For off-road cognoscenti, there are few automobiles more iconic than Jaguar Land Rover’s Defender. Since its introduction in 1948, the rugged old workhorse has earned a reputation for go anywhere capability and durability as an article in the FT notes.
The Defender’s engineering simplicity meant that the car could be repaired in the middle of the desert with the sparsest of resources and spare parts. But that rugged simplicity also led to its downfall. The SUV’s body-on-frame construction meant that it failed to meet modern safety crash tests and the engine just polluted the air too much to meet European emission rules. JLR consequently halted Defender production last year to the anguish of its diehard fans.
Well, it would seem JLR has aspirations for a comeback. According to the FT, the group expect to relaunch the Defender in 2019 and its design group is working furiously to reconcept a new vehicle that meets modern environmental and safety standards, requiring a complete redesign from the ground up of the old Defender.
It would be inconceivable if the new Defender was less capable than the old, a betrayal of that once iconic brand and, by all accounts, JLR has no intention of letting them down. Like the old Defender, a new version will employ considerable use of aluminum in the body, but unlike the old steel chassis will have an entirely new aluminum frame construction.
The company says model options will stretch from the “base car” to “very luxury” while the group’s special operations unit will work on a beefed up version to meet demand in Russian and China for an alternative to the Mercedes G 63 AMG. Although the new SUV will be designed and engineered in the U.K., it seems unlikely it will be built in the old Solihull plant where the previous Defender was assembled. JLR just doesn’t have the space in the U.K. and says the new vehicle will probably be manufactured in their Slovakia plant.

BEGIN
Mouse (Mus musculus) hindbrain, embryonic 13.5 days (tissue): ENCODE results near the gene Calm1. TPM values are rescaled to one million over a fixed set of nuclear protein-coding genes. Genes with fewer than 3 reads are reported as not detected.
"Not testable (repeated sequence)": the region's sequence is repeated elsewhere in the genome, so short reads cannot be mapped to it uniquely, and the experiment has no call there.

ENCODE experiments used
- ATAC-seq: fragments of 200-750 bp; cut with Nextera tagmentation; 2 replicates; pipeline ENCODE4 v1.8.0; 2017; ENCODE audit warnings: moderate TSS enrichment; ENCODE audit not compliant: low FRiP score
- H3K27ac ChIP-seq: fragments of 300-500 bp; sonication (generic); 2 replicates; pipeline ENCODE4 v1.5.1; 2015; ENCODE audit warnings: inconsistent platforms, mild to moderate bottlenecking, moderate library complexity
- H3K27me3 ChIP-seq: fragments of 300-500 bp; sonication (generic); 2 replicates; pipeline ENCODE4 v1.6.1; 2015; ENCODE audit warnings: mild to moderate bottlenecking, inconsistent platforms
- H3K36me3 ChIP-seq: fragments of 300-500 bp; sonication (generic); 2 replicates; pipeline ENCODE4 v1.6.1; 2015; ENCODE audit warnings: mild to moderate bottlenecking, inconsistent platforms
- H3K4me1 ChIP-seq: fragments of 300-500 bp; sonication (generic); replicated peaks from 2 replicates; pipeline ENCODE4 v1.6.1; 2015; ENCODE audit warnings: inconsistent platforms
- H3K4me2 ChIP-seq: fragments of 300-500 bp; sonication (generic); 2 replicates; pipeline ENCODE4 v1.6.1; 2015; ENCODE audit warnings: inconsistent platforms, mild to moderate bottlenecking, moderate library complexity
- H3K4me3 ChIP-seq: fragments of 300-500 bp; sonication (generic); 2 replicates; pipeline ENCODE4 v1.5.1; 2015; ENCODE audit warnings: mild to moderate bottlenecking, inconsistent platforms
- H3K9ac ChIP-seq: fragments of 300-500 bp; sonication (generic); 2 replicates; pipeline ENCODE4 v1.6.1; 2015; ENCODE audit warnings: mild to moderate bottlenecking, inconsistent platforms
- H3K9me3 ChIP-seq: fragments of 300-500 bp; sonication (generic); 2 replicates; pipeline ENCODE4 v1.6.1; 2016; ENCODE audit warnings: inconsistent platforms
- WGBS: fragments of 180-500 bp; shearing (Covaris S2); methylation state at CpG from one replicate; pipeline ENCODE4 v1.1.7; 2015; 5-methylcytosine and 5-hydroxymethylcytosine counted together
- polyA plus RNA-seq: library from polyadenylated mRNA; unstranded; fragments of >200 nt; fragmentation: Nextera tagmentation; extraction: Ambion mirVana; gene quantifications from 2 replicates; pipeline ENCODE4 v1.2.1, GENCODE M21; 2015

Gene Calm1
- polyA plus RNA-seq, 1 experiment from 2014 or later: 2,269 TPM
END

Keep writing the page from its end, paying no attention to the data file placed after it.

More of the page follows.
Auto Express, in an article late last year, summarized one of JLR’s principal challenges, how it can deliver the sort of off-road capability and versatility that is at the core of Land Rover’s DNA, while still making money out of a car that sells in relatively small numbers. The group says it hopes rising demand for the SUV segment and a sufficiently wide range of model options will generate sufficient volume for the group to make money off of the new Defender via a larger market appeal than the old model.
For fans of the marque, the launch of the new model cannot come soon enough with the early reports suggesting demand at launch could be considerable if it proves, as promised, to be even better than the old.